Instead, Jerry had the gall to tell me to stop hanging out with The Missouri Mauler and Brute Bernard – because “they work for the opposition.” That really annoyed me, because out of everyone on Jim Barnett’s roster in Australia, the only two guys that cooperated with the incoming Tennessee crew were Brute Bernard and I. That shows you the hypocritical mentality of those hillbilly ingrates. When Brute was my partner in Australia and we were getting those hillbillies over, Brute was the greatest guy in the world – but now, because he was working for Ann Gunkel – he was evil, and I was expected to disassociate myself from him. I advised Jerry that I had been friends with Brute and The Mauler for awhile, and just because they were working for Ann Gunkel’s group wasn’t going to change that. He demanded that I disassociate myself from them, and I steadfastly refused.
At that point, Jerry Jarrett went on this campaign against me, painting me as a “spy.” He insisted to anyone who would listen that I “secretly worked for Ann Gunkel,” and was only working for Jim Barnett “to spy on Georgia Championship Wrestling.” Fortunately, Jim Barnett knew me and was confident that I would never be involved with anything like that. Jim never even pulled me aside or questioned me about it, because he knew I was totally loyal to him. Jerry continued his crusade, though, and at one point accused me of giving “secrets” to the opposition! Believe me when I tell you there were no “secrets” Jerry Jarrett had that anybody would want. What would Ann Gunkel’s group have stolen, anyways – a shave-a-woman’s-head-match?
One night, I was in the Auditorium in downtown Atlanta, when Bobby Shane approached me. Bobby and I were roommates in Michigan together, and we were longtime friends. Apparently, Jerry thought that sending Bobby to talk with me would change my attitude. Bobby tried talking to me about my resistance in letting The Samoans go, but I cut him off and said, “I respect you and we’re friends, but I will not get rid of The Samoans. I just won’t do it.”
Bobby was really trying to bring me around, and offered, “What if Jerry puts you with ‘Cowboy’ Bobby Duncum?”
I knew Bobby Duncum from Texas. Bobby went to West Texas State with the Funks, was part of the Texas gang, and I had no problems with managing him. I told Bobby, “That would be fine, but I won’t get rid of The Samoans. If Jerry wants me to manage Bobby, as well, I’ll do it, but I gave The Samoans my word, and that means something to me.”
Sometime later, I was standing in the hallway before a show, when Jerry Jarrett walked by. Without even looking at me, he barked, “I want to see you in the bathroom.”
“The only reason you exist is because your mother talked Roy Welch into slipping her the sausage one night, and that’s how you popped out – you dirty, lowlife bastard!”
I walked in, and Jerry started telling me that he was the boss, that I was going to fire The Samoans, and that I was going to stop hanging out with The Missouri Mauler and Brute Bernard. While he was lecturing me, he had a chain that he was swinging around his fingers, trying to intimidate me. He then added that if I didn’t do what he wanted, I would have to answer to him. The second he said that, I flipped. I grabbed him by the neck and began choking him. I pushed him into a stall, shoved him against the wall, and started bitch-slapping him across his face. I was in a rage as I told him, “The only reason you exist is because your mother talked Roy Welch into slipping her the sausage one night, and that’s how you popped out – you dirty, lowlife bastard!”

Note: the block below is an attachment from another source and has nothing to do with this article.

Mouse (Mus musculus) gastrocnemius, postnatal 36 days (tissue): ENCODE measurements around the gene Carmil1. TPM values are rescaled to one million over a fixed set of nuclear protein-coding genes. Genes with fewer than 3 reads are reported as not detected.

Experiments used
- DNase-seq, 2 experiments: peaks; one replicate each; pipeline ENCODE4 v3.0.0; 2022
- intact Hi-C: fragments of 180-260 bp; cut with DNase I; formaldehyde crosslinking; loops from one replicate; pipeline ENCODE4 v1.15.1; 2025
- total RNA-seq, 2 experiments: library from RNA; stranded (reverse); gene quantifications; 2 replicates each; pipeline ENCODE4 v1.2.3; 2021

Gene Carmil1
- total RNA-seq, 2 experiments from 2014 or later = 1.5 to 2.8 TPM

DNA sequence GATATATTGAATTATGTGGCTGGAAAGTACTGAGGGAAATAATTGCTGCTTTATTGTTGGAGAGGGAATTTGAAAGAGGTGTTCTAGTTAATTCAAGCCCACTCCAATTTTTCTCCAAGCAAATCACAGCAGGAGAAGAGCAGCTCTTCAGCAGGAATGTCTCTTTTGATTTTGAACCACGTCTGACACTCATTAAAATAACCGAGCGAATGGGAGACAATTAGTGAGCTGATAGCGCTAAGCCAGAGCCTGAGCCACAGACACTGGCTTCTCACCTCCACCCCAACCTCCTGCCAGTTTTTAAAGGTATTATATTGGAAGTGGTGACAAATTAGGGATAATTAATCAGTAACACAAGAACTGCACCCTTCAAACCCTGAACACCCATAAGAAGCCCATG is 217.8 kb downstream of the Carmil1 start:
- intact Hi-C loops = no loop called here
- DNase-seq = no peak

I was getting ready to shove his head into the toilet when Jim Barnett broke through the door, screaming at the top of his lungs, “Gary! You are a devil! Get out of my arena!”
As I looked at Jerry Jarrett lying over the toilet, I warned him, “You got a pass this time, but if I ever see you again, you won’t be so lucky.”
Now, what I did was no big macho thing on my part. I was 250 pounds, 6’4”, and a street kid from Chicago, while Jerry Jarrett was a little weasely guy, who maybe weighed 160 pounds, and was nothing more than a bastard from Tennessee. It was no contest. It’s just that I didn’t like the way he was demanding that I break my word to my guys – because that was something I never did. I’m not proud that I smacked Jerry Jarrett around – but I had to do it, because he needed someone to tell him who he was and where he came from.
The next night, I was booked in Griffin, and the main event was Robert Fuller and Bob Armstrong against The Samoans. We had our match, and when we got back to the dressing room, everyone else on the card had left because we were on last. The building was set up where the dressing room was on one side of the building, and the shower facilities were on the other. Tio asked Rob if he and Bob wanted to take their shower first, and when Rob told them to go ahead, The Samoans got up and left. As I was putting my suit in my bag, Robert came over and menacingly said, “I don’t like the way you treated Jerry Jarrett last night.”
Remember – if the rumors are true – Jerry Jarrett would not only be Robert Fuller’s booker, but also his bastardized uncle. I told Robert that I simply treated Jerry the way he had tried to treat me. A few words were said back and forth, and then Robert sneered, “How would you like it if I kicked your ass while your boys are out of the room?”
I always carried a razor in my pocket, so I pulled it out and said, “Try it and I’ll cut your eyeballs out of your head.”
Robert turned grey and stammered, “I was just kidding!” “Well I’m not,” I said. “Now get out of this room.”
Both Robert and Bob left, The Samoans returned, and I went home.
The following day, Jim Barnett called me, yelling, “Have you lost your mind completely?? What is the matter with you?”
I tried explaining why I did what I had done, but it was of no use. Jim had no choice but to let me go. Immediately, a rumor went around that I was going to work for Ann Gunkel, but that was never even a consideration.”
SOURCE: ‘Playboy’ Gary Hart’s autobiography, ‘My Life In Wrestling…With A Little Help From My Friends‘